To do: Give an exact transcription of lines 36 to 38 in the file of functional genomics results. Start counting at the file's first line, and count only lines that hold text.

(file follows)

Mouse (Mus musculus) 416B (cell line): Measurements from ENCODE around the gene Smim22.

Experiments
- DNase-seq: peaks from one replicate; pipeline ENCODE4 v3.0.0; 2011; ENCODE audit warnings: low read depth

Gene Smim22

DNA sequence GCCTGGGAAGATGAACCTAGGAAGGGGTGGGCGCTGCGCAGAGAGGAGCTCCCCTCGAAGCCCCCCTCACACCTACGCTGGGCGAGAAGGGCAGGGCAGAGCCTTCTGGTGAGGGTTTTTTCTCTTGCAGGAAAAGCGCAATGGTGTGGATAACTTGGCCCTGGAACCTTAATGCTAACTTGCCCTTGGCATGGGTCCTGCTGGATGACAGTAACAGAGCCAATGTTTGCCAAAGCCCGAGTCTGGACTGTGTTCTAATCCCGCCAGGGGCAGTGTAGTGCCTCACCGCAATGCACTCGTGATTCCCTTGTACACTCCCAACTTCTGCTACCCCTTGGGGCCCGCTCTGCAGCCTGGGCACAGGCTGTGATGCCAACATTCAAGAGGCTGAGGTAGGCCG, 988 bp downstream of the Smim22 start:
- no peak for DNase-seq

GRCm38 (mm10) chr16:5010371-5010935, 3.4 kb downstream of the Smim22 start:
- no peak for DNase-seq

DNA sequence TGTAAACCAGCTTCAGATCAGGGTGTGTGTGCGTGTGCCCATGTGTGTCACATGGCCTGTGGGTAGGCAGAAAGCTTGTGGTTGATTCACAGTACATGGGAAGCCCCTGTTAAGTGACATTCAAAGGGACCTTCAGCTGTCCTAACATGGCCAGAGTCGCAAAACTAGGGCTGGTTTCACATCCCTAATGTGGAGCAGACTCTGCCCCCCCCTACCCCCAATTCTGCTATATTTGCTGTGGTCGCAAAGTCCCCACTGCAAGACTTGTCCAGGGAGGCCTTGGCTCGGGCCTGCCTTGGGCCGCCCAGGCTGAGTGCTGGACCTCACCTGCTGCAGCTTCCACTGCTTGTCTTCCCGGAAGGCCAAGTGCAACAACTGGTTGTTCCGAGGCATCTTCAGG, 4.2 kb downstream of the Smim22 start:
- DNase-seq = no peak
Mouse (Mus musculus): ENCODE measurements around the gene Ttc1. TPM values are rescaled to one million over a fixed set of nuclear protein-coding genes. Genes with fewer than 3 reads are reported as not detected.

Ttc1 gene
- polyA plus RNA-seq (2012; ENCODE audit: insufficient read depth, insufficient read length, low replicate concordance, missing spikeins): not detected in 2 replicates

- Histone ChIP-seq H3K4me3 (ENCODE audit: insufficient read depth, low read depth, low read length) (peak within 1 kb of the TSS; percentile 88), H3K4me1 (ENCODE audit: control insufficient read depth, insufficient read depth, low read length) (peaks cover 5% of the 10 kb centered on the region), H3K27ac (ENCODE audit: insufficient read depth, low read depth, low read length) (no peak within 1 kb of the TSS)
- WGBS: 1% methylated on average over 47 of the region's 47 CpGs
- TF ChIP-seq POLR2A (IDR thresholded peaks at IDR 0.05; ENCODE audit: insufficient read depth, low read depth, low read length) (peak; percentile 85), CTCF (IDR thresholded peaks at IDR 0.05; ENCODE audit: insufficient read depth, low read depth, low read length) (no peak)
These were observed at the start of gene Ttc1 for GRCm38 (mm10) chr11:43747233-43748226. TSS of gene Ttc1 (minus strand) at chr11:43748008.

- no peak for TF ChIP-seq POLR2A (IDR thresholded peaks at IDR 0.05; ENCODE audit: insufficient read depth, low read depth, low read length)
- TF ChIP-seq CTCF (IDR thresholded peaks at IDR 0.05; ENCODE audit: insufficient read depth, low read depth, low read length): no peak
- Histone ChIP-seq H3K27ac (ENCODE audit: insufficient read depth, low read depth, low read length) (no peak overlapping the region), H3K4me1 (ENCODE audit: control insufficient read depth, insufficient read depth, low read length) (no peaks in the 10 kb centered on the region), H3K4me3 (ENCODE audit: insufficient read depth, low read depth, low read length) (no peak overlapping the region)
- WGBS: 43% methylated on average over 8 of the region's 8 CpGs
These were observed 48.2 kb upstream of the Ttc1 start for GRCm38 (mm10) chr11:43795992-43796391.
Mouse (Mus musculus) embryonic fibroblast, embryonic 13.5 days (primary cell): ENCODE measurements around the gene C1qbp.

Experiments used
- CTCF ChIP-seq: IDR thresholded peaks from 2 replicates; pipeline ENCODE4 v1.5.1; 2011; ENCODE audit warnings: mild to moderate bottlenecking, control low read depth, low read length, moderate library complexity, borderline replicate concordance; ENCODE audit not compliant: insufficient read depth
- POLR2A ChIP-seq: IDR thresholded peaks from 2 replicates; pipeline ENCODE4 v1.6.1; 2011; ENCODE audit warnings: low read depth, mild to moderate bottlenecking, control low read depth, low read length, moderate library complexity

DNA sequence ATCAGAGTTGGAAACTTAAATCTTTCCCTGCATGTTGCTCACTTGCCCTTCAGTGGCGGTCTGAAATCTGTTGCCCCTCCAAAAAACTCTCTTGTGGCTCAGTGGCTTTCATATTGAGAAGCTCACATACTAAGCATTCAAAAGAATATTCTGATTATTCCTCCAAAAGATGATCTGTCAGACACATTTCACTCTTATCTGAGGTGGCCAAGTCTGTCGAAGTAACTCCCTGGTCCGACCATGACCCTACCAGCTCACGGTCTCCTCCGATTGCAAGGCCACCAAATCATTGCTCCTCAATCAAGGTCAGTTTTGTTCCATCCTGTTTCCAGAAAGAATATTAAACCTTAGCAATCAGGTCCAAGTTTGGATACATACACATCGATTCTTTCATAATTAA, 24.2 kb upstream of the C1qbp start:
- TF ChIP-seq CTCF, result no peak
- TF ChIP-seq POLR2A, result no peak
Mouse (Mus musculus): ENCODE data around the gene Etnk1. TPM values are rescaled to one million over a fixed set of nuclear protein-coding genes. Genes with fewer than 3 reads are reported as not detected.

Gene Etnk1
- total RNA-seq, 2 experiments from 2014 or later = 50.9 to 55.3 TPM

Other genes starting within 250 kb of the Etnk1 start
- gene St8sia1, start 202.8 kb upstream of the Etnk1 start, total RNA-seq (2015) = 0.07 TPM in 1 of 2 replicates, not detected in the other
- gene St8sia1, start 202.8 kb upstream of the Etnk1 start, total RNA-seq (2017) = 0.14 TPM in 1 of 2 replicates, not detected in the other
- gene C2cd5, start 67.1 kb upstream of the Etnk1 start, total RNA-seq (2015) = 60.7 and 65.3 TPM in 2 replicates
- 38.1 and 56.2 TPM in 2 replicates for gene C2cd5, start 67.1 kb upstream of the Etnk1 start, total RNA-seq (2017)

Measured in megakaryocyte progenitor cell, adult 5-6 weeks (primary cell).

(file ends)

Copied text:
- gene C2cd5, start 67.1 kb upstream of the Etnk1 start, total RNA-seq (2015) = 60.7 and 65.3 TPM in 2 replicates
- 38.1 and 56.2 TPM in 2 replicates for gene C2cd5, start 67.1 kb upstream of the Etnk1 start, total RNA-seq (2017)

Measured in megakaryocyte progenitor cell, adult 5-6 weeks (primary cell).